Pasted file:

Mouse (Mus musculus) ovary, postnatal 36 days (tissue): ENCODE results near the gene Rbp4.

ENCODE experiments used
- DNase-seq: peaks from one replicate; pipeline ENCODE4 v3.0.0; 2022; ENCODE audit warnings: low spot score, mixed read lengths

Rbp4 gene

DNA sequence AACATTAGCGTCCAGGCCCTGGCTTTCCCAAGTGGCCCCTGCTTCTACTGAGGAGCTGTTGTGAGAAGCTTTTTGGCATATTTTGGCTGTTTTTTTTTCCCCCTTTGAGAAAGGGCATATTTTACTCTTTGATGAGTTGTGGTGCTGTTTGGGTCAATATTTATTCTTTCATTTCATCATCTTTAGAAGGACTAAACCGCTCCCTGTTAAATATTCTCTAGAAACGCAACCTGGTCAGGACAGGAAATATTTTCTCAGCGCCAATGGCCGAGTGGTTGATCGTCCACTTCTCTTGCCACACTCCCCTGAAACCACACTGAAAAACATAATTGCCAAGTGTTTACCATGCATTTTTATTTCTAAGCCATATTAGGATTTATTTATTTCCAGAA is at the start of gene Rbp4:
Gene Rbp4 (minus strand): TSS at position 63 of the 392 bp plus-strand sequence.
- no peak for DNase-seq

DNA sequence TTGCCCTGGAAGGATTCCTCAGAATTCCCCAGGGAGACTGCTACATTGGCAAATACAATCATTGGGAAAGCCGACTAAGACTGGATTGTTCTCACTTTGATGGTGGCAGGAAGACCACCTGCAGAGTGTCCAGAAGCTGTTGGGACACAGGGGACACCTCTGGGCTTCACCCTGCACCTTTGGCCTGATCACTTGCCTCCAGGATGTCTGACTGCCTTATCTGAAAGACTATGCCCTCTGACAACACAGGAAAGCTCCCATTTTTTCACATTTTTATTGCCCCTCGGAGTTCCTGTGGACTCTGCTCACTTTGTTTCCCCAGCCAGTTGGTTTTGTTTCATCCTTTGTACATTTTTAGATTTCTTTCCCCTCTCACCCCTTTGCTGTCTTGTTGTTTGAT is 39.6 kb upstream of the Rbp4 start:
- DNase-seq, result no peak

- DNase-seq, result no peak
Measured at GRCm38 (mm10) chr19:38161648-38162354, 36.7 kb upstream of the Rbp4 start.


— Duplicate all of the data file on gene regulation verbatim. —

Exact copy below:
Mouse (Mus musculus) ovary, postnatal 36 days (tissue): ENCODE results near the gene Rbp4.

ENCODE experiments used
- DNase-seq: peaks from one replicate; pipeline ENCODE4 v3.0.0; 2022; ENCODE audit warnings: low spot score, mixed read lengths

Rbp4 gene

DNA sequence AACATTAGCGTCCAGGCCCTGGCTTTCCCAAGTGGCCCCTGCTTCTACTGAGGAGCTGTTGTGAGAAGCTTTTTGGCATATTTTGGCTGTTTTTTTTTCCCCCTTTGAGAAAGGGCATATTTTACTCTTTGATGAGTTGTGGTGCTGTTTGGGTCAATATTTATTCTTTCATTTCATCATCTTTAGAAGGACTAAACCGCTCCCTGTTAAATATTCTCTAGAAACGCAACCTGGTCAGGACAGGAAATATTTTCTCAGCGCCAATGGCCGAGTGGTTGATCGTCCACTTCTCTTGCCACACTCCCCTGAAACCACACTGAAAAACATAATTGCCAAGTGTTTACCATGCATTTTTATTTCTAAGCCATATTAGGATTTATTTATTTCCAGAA is at the start of gene Rbp4:
Gene Rbp4 (minus strand): TSS at position 63 of the 392 bp plus-strand sequence.
- no peak for DNase-seq

DNA sequence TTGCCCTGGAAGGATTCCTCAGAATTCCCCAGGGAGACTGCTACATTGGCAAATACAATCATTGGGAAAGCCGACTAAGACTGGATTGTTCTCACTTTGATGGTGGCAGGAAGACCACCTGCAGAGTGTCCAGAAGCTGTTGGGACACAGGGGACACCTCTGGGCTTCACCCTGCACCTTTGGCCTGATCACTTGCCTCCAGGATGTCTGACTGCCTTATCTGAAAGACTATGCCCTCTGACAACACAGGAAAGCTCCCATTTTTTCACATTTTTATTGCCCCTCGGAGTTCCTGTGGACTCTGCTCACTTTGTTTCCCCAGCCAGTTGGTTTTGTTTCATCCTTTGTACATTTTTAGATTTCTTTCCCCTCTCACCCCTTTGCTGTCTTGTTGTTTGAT is 39.6 kb upstream of the Rbp4 start:
- DNase-seq, result no peak

- DNase-seq, result no peak
Measured at GRCm38 (mm10) chr19:38161648-38162354, 36.7 kb upstream of the Rbp4 start.